(8) NO SMOKING PLEASE. Speaking of the burning issues of the day — “John Lewis and Waitrose unite for 2019 Christmas ad – the fiery fairytale of Excitable Edgar”.
In a first for the two ‘& Partners’ brands, John Lewis and Waitrose have combined their festive creative efforts and released a joint Christmas ad, opting for a fairytale spot that – true to form – features a loveable mascot in Edgar the excitable dragon.
The heartwarming story of a little girl, Ava, and her friendship with an excitable young dragon opens ‘far, far, away’ in a quaint, snow-engulfed town as it prepares for Christmas.
Edgar – a toddler-sized, winged and unequally horned dragon – struggles to control his flame breathing. And while he loves Christmas, unfortunately for the town, his over-eagerness often gets the better of him.
(9) AUTHOR READINGS IN ORANGE. The Speculative Collective reading series will convene in Orange, CA on January 23, 2020.
The SPECULATIVE COLLECTIVE Winter Salon will celebrate steampunk, weird westerns, and mad science fiction with readings and conversation with local authors Eddie Louise, Michelle E. Lowe, and Jonathan Fesmire. The authors will have books to sign and sell, and time will be set aside to chat and network with like-minded fans of science fiction, fantasy, and all otherworldly genres. Costumes and cosplay welcome. Also, we’ll be discussing the new critique group and writing contest.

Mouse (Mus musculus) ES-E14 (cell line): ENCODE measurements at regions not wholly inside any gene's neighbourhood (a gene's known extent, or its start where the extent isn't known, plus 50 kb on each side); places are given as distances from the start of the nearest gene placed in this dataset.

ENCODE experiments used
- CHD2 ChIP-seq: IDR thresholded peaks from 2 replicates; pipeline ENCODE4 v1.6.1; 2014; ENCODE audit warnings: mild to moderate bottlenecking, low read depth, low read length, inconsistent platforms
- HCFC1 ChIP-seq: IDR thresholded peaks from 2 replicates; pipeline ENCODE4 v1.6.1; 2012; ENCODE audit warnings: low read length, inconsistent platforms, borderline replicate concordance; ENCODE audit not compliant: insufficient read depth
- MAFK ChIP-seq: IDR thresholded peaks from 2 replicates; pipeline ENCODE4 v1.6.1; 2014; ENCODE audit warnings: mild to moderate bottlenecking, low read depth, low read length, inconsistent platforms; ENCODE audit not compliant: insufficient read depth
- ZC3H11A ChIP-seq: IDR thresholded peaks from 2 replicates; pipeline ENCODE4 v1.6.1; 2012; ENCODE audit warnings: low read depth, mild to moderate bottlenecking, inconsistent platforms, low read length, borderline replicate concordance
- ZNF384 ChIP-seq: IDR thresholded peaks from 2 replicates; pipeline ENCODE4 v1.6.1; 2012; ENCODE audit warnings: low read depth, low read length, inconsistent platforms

SPECULATIVE COLLECTIVE is an author reading series devoted to science fiction, fantasy, and all otherworldly genres.
(10) WHO NEEDS IT? The LA Review of Books presents Isaac Bashevis Singer’s 1963 essay “Who Needs Literature?” translated from Yiddish for the first time by David Stromberg.
…As for literary prose, we often feel like it’s doing well. Books of prose are still bought in hundreds of thousands of copies. But when we look a little deeper into the matter, we see that what we nowadays call “literary fiction” is often far from literary fiction. Works are often sold under the label “novel” that are in fact three-fourths or a 100 percent journalism.
At no other time has the boundary between journalism and literature been so thin and so blurred as in ours. It often seems to me that modern critics suffer from amnesia. They’ve forgotten the elementary rules of the game called literature. It’s no feat to score grand victories in a chess game if, right from the start, one player gets more pieces than another, or if the rules of the game change with each round.